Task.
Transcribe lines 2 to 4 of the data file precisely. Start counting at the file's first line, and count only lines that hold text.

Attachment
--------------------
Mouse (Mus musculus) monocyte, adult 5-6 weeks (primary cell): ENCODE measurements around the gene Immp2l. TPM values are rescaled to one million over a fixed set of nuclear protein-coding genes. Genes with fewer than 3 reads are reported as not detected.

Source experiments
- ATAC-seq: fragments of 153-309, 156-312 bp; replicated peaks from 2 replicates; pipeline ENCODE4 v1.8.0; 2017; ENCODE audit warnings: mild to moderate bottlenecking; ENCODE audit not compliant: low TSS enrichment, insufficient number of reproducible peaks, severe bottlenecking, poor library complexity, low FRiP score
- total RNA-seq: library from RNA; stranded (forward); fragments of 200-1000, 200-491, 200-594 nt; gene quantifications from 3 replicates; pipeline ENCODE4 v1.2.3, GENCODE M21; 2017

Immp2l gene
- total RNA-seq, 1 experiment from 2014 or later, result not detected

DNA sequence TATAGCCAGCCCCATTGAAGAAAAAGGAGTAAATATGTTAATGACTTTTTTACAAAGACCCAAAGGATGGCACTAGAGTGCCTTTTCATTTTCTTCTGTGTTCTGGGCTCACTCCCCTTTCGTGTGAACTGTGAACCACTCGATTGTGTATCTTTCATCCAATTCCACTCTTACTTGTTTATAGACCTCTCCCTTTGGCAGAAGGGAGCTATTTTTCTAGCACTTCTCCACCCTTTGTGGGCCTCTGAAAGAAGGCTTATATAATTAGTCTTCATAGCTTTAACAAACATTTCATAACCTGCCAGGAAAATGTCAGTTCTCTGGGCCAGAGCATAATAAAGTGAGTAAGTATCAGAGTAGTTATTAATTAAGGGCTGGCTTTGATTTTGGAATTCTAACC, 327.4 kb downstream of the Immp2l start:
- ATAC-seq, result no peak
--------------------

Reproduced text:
Source experiments
- ATAC-seq: fragments of 153-309, 156-312 bp; replicated peaks from 2 replicates; pipeline ENCODE4 v1.8.0; 2017; ENCODE audit warnings: mild to moderate bottlenecking; ENCODE audit not compliant: low TSS enrichment, insufficient number of reproducible peaks, severe bottlenecking, poor library complexity, low FRiP score
- total RNA-seq: library from RNA; stranded (forward); fragments of 200-1000, 200-491, 200-594 nt; gene quantifications from 3 replicates; pipeline ENCODE4 v1.2.3, GENCODE M21; 2017